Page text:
Inspection during the Blasting Process

Important parameters need to be controlled/monitored during blasting. These include:

1: Pressure

Fig 1. The Elcometer 102 Needle Pressure Gauge

The nozzle pressure required to effectively blast a surface is mainly governed by the compressor rating (CFM and pressure) and the nozzle orifice size.

The pressure required for blasting is determined by the airflow, measured in litres/sec (cubic feet per minute (CFM)) and is typically measured using a needle pressure gauge which is inserted into the blast hose. In theory, this should be done adjacent to the blast nozzle.

2: Nozzle Size (diameter)

Blast nozzles range in internal diameter from about 6mm (¼ inch) to 12.5mm (½ inch). During blasting, however, the orifice of the nozzle wears, hence its diameter increases.

An increased diameter limits the effectiveness of the blast process, reducing nozzle pressure. Subsequently, a blast nozzle orifice gauge is used in order to determine the blast nozzle diameter, hence the volume of media being used over a time period.

Fig 2. The Elcometer 103 Blast Nozzle orifice gauge

3: Climatic Conditions

If coating is to follow immediately after blasting, then the climatic conditions should be checked before blasting begins to ensure that they are within specification. If condensation is present on the metal surface after blasting, this may cause oxidation (flash rust).

4: Monitoring Cleanliness of the Water & Blast Media

Fig 3. High pressure water jetting

It is common for the abrasive media or water to be recycled. In these instances, it is important that the level of contaminants in the recycled material is carefully monitored to avoid recontamination of the surface being cleaned.

Salts, and in particular chlorides, deposited on a surface by contaminated abrasives during blasting will cause a coating to fail prematurely.

Contamination will increase if the blast media is recycled several times. It is therefore good practice to monitor the cleanliness of the abrasive media and any water used throughout the cleaning process.

Technical data sheets of coatings will specify certain levels of cleanliness to be achieved prior to application. Using a chloride specific ion test in the field will accurately identify contamination and prevent costly surface-related failures.

5: Testing Chloride Concentration in Abrasives

The Elcometer 134A Test Kit comprises of a container which is used to measure a quantity of the blast media, another container that has a pre-measured quantity of solution and a measuring titration tube.

The measured amount of abrasive sample is mixed with the test solution. A titration tube is prepared and placed in the settled solution and the liquid travels to the top of the tube by capillary action. The titration tube contains crystals that will change colour when the solution contains chloride ions.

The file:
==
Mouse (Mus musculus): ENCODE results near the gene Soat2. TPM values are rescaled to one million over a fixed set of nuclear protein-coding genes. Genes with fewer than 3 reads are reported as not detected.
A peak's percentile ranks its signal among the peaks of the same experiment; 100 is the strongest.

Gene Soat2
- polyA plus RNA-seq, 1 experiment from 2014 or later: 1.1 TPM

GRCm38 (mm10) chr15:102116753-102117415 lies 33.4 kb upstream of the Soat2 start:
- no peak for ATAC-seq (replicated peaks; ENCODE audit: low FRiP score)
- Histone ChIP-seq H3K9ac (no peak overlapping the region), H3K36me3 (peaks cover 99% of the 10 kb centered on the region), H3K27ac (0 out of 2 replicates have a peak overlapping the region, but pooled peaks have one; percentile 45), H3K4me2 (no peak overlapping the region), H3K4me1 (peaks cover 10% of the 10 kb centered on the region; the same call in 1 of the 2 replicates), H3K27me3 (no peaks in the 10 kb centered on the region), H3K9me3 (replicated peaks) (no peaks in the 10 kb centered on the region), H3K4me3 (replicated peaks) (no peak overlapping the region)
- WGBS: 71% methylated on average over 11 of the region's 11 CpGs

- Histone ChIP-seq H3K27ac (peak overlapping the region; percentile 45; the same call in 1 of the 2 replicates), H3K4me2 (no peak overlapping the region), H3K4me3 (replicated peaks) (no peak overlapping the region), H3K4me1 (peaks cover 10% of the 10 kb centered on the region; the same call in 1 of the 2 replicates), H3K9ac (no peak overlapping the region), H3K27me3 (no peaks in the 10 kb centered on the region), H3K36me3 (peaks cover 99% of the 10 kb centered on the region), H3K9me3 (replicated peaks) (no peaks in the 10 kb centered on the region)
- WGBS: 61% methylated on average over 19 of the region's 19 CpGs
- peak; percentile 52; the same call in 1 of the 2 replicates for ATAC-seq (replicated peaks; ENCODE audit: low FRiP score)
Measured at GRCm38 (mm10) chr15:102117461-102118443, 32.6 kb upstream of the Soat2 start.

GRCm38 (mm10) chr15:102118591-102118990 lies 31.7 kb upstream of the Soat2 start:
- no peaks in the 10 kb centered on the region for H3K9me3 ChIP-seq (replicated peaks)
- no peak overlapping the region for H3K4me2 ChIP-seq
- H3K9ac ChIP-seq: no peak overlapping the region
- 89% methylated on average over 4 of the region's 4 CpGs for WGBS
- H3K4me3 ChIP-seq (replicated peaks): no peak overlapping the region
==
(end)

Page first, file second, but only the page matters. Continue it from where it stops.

At the point where the colour changes from pink to white, a value is read from the scale printed on the tube. This gives the concentration of chlorides present in the abrasive in parts per million (ppm).

Fig 4. The Elcometer 134A Test Kit

6: Testing the Chloride Content in Water

If the chloride levels used in the water are too high, it could promote premature corrosion, shortening the life of both steel and concrete structures. The Elcometer 134W is a chloride ion specific test for water and is used to monitor the concentration of chlorides in water.

Fig 5. The Elcometer 134W is an ideal test for determining the chloride content of water

The Elcometer 134W Test Kit comprises of a sample bottle with a water dropper and a titration tube. A sample of the wash water is collected using the dropper and placed in the bottle. The titration tube is prepared and placed in the liquid and the liquid then travels up the tube, changing the colour of the crystals when chloride ions are present.

Once the liquid reaches the top, the tube is removed and the point where the colour changes from pink to white is read off the scale. The point of the colour change determines the chloride concentration in parts per million (ppm).

ASTM and ISO have standards which provide a further method for measuring the cleanliness of abrasives using a conductivity meter, as used in other cleanliness tests referred to elsewhere in this section. These standards involve soaking a quantity of abrasive in clean water to wash off any salts that may be present and then measuring the resultant “contaminated” water with the conductivity meter to assess the amount of salts present.

The ISO method uses a specific mass of abrasive whereas the ASTM method uses a specific volume of abrasive. This means that the ASTM method, ASTM D 4940 is more practical for field use as the inspector merely needs to half fill a specific container with abrasive, top up the beaker with clean water mix the solution for 1 minute, filter off the water and measure the conductivity.

Kits are available, the Elcometer 138 Abrasive Soluble Salt Test Kit – ASTM D4940 for example, which provide all the equipment required to carry out this straightforward test.

Fig 6. Elcometer 138 Abrasive Soluble Salt Test Kit – ASTM D4940